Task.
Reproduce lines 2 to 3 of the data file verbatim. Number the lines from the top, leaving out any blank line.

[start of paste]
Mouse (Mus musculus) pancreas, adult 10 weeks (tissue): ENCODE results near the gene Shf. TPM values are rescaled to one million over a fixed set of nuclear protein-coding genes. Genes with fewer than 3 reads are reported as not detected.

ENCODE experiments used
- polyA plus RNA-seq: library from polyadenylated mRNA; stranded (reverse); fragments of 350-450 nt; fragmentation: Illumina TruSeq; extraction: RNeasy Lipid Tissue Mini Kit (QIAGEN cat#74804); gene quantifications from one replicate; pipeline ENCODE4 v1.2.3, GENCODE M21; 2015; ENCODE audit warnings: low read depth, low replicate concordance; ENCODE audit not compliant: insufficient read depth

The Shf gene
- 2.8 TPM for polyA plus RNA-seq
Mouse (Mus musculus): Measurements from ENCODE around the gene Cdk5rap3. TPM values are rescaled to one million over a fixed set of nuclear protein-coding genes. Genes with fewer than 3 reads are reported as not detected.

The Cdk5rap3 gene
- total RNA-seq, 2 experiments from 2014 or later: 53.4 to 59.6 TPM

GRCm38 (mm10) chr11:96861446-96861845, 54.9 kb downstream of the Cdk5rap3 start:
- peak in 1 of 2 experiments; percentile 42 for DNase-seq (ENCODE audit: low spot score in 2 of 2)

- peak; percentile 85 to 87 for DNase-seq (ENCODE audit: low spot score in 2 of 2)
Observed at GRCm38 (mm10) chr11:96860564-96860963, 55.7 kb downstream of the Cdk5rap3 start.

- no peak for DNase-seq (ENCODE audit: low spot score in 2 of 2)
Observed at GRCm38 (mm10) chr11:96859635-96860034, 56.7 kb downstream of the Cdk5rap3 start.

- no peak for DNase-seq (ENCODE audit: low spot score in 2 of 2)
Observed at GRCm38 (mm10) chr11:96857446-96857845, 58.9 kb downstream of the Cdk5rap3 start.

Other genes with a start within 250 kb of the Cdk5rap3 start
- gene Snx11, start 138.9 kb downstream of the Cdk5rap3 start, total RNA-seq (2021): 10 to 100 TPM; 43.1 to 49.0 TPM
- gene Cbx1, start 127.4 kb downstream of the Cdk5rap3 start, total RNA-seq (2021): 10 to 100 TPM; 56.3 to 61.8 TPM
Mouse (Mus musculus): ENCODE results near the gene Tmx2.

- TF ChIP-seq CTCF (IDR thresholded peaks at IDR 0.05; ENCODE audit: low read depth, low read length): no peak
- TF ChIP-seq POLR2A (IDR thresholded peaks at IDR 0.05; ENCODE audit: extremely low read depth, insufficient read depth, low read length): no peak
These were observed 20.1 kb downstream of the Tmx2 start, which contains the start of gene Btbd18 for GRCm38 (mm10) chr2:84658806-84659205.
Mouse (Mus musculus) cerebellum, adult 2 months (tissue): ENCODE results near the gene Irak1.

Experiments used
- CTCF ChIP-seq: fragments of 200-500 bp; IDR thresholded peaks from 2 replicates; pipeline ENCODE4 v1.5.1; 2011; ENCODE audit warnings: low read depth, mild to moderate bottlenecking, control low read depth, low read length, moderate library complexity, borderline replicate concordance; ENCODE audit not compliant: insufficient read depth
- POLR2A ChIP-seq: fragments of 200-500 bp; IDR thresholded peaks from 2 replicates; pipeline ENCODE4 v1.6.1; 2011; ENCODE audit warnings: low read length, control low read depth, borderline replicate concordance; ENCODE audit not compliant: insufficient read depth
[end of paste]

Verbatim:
ENCODE experiments used
- polyA plus RNA-seq: library from polyadenylated mRNA; stranded (reverse); fragments of 350-450 nt; fragmentation: Illumina TruSeq; extraction: RNeasy Lipid Tissue Mini Kit (QIAGEN cat#74804); gene quantifications from one replicate; pipeline ENCODE4 v1.2.3, GENCODE M21; 2015; ENCODE audit warnings: low read depth, low replicate concordance; ENCODE audit not compliant: insufficient read depth